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Tuesday, 9 January, 2001, 13:19 GMT
Israel's 'assassination policy' on trial
Israeli troops
It is not clear what guidelines Israel is following
By Paul Adams in Jerusalem

Israel's High Court of Justice is hearing an appeal against a policy of assassination carried out by the Israeli army during the past two months.

At least 12 Palestinian officials and leaders have been killed in cold blood since early November.

Israeli peace activists have condemned the killings, which in some cases have been admitted by Israeli officials.

The appeal is being brought on behalf of Siham Thabet, whose husband Thabet Thabet was gunned down as he left his West Bank home on 31 December.

Thabet Thabet's car
Thabet Thabet was killed by five bullets to the chest

He was not armed and there was no fighting going on in the area at the time.

Thabet Thabet was a close associate of Palestinian leader Yasser Arafat and the most senior Palestinian official killed in this way since Israel began its policy of assassination.

The first such killing took place on 9 November, when Israeli helicopter gunships rocketed a car, killing a local militia commander near Bethlehem.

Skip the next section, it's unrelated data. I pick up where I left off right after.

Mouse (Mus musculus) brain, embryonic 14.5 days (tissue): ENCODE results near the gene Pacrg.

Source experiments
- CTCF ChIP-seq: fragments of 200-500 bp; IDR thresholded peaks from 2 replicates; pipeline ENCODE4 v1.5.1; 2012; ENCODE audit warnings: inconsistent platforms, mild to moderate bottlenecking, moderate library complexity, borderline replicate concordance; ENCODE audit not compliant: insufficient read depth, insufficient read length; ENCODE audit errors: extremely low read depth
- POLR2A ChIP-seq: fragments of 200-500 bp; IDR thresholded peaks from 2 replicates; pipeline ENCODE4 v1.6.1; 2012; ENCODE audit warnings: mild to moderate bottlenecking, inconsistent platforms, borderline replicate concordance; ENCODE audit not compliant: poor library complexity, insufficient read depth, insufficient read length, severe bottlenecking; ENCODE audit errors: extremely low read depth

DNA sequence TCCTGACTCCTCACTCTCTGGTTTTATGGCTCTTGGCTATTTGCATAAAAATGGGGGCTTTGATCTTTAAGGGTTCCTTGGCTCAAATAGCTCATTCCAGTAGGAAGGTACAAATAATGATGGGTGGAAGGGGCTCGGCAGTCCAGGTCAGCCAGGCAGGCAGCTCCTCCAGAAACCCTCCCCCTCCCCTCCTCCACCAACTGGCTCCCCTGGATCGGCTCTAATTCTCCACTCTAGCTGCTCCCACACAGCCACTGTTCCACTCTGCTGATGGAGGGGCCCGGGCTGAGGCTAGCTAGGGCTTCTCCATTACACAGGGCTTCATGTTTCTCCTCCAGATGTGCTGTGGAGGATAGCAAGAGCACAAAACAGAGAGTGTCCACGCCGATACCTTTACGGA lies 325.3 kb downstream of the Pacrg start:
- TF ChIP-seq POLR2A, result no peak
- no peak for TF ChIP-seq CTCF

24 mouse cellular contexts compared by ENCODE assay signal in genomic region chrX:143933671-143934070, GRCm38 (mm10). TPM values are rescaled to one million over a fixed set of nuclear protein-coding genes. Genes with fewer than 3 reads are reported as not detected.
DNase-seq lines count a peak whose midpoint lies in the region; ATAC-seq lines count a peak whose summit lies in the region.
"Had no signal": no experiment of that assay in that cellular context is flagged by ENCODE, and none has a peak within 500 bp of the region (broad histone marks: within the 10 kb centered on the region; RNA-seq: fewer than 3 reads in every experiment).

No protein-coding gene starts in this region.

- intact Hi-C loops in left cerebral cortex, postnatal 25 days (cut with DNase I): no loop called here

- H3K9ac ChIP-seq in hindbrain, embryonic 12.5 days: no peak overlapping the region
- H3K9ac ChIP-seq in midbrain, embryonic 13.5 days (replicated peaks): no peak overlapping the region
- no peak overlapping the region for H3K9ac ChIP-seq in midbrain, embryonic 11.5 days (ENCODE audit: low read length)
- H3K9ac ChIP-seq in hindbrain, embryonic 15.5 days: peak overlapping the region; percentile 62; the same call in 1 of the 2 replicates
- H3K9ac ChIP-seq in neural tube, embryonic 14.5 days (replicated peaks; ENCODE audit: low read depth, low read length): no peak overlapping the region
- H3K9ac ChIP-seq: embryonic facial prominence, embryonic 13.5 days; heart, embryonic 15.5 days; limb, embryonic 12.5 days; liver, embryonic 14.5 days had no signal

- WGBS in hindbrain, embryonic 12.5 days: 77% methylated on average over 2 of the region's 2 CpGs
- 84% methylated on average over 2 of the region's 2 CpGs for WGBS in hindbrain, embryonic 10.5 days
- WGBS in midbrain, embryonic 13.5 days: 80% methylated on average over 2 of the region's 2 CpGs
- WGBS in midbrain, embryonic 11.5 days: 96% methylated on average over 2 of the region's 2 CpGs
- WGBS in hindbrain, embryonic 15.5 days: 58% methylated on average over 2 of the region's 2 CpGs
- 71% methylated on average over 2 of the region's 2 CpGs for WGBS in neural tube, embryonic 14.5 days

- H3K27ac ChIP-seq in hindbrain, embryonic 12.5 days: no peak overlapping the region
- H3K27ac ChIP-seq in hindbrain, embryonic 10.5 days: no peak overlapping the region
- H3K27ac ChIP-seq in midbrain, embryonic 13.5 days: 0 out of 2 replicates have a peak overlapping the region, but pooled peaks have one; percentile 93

Bystanders killed

In that operation, two women bystanders were also killed.

Siham Thabet argues that it would have been extremely easy for Israeli soldiers to arrest her husband, but that they chose to execute him instead.

Her lawyer is asking the High Court to instruct the Defence Ministry to stop the policy of assassination.

Open policy

Israeli peace activists are hoping that Tuesday's appeal will at least force the government to admit openly that the policy exists.

Officials have been remarkably candid on occasion, saying that Israel will target anyone it believes is associated with violent attacks against Israelis.

But it is still not clear what guidelines Israel is following in pursuit of a policy of dubious legal standing.

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